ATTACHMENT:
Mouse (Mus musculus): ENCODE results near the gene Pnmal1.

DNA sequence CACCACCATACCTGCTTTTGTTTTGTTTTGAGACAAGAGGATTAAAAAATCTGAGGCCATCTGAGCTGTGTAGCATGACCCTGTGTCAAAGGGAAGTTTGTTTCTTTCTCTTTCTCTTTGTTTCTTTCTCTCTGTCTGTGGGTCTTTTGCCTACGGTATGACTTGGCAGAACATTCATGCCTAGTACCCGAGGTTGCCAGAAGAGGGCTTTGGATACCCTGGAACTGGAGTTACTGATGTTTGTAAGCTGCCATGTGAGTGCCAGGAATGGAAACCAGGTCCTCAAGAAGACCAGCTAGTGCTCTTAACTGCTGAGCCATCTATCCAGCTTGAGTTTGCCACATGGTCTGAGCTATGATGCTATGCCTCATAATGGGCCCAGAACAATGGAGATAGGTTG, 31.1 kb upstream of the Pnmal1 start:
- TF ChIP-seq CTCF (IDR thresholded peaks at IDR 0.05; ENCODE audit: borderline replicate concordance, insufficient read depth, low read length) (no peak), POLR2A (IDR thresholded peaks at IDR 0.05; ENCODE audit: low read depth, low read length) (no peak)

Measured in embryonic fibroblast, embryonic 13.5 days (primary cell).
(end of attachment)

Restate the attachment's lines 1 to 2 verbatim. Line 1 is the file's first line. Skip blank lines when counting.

Mouse (Mus musculus): ENCODE results near the gene Pnmal1.

DNA sequence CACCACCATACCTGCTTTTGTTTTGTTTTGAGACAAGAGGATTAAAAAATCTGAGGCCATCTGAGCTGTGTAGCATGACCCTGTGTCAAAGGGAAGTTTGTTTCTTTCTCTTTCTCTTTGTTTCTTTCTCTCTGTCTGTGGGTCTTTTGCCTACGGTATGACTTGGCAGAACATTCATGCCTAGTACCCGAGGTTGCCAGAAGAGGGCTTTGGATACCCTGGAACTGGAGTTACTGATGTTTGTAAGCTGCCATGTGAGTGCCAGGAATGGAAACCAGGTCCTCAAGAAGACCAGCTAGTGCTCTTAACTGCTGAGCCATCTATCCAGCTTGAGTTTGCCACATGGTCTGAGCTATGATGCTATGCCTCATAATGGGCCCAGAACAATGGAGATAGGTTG, 31.1 kb upstream of the Pnmal1 start: